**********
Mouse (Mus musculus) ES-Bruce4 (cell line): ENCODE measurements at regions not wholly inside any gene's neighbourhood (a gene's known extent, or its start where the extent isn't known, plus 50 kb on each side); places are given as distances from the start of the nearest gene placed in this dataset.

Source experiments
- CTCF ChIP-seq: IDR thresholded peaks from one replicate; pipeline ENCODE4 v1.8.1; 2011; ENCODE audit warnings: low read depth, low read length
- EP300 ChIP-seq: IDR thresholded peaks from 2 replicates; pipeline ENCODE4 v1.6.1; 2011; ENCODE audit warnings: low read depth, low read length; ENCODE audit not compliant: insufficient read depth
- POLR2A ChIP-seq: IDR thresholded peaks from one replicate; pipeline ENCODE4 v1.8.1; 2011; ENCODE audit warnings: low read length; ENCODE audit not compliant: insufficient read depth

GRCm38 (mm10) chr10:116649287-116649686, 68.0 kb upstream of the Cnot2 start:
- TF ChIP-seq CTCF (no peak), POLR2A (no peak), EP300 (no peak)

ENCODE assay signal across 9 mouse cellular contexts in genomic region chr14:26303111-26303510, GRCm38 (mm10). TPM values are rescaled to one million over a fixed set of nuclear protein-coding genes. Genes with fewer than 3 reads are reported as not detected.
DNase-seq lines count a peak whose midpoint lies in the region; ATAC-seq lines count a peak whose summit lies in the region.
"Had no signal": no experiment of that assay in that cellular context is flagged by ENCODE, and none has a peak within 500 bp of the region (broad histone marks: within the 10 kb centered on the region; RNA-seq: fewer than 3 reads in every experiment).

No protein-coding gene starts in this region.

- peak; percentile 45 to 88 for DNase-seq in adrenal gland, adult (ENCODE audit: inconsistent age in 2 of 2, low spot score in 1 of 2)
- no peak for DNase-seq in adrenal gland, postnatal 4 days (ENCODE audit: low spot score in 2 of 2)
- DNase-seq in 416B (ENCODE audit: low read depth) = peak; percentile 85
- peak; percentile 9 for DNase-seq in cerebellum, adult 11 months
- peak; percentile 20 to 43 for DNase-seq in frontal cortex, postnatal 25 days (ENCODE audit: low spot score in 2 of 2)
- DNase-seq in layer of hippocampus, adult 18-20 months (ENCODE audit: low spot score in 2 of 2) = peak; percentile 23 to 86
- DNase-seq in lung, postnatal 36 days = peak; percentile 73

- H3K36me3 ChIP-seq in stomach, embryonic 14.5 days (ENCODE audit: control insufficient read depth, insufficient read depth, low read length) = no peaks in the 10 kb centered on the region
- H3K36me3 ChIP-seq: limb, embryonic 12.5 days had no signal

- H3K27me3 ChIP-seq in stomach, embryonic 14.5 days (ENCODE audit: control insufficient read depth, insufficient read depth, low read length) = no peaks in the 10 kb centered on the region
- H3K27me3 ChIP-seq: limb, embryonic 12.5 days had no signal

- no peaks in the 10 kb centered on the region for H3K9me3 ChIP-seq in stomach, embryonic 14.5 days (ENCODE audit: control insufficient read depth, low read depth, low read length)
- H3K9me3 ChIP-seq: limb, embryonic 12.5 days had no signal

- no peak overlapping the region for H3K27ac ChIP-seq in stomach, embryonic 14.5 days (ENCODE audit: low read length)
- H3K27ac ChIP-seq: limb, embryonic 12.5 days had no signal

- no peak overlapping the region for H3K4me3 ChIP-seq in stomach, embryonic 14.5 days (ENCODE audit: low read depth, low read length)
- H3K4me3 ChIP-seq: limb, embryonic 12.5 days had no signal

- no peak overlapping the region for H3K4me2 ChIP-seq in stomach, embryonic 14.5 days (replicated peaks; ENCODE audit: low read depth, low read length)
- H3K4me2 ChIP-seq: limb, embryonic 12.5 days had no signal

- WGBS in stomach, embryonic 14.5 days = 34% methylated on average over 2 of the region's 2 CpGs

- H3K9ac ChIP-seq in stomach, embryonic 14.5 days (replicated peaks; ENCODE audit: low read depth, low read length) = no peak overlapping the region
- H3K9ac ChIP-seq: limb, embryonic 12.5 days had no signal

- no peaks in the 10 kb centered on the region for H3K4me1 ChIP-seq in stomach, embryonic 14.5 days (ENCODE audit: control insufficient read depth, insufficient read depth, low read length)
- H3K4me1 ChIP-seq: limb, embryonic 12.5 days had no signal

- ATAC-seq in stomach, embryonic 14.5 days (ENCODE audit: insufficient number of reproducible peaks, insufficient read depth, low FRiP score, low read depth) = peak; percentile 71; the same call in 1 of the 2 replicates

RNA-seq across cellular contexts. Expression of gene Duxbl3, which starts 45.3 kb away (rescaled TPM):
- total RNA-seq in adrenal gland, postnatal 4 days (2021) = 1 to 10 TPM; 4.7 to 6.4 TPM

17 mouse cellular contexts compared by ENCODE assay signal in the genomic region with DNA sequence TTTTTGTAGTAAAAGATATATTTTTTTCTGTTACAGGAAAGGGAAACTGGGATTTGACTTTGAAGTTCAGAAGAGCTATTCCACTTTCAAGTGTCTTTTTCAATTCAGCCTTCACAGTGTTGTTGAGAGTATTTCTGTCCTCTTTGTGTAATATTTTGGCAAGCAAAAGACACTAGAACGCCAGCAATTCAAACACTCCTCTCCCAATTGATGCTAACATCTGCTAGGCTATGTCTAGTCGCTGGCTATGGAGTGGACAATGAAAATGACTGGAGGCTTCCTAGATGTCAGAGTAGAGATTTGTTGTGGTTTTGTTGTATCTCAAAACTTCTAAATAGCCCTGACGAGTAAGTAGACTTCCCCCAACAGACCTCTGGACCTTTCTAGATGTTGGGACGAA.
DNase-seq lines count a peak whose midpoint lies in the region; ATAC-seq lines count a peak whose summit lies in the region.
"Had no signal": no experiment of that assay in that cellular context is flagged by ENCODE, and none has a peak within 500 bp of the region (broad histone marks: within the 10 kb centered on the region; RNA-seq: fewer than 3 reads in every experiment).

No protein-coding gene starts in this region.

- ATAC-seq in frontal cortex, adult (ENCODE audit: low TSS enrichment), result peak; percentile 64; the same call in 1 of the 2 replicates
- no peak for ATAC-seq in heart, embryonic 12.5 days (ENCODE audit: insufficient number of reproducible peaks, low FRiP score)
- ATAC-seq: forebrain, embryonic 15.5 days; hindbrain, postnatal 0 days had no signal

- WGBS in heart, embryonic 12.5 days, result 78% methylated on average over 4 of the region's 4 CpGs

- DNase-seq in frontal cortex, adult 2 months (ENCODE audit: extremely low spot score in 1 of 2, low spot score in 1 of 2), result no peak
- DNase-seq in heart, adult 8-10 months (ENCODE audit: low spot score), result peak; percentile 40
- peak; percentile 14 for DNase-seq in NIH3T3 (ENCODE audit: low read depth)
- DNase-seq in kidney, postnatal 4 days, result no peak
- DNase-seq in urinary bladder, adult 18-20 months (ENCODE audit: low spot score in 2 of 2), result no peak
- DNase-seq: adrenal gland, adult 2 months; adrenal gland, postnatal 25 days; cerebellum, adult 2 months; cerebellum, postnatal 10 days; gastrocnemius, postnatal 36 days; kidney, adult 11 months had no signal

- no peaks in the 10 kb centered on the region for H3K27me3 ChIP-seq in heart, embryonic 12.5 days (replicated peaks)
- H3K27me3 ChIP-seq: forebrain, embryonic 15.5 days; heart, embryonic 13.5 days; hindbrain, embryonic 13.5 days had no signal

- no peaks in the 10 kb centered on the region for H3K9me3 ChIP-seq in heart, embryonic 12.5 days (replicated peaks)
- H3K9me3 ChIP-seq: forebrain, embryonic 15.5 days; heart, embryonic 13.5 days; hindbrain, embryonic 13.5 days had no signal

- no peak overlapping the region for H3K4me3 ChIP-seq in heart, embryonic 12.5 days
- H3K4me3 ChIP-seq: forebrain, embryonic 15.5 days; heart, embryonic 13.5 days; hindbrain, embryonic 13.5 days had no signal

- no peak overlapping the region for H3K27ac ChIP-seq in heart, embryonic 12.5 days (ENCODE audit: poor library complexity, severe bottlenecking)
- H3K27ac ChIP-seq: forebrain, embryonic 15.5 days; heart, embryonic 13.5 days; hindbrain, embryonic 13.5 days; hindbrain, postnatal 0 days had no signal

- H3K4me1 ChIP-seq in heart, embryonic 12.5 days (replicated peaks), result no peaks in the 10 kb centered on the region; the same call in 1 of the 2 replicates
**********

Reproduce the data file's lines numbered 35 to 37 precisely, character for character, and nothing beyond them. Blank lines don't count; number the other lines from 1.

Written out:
- H3K4me1 ChIP-seq: limb, embryonic 12.5 days had no signal

- ATAC-seq in stomach, embryonic 14.5 days (ENCODE audit: insufficient number of reproducible peaks, insufficient read depth, low FRiP score, low read depth) = peak; percentile 71; the same call in 1 of the 2 replicates

RNA-seq across cellular contexts. Expression of gene Duxbl3, which starts 45.3 kb away (rescaled TPM):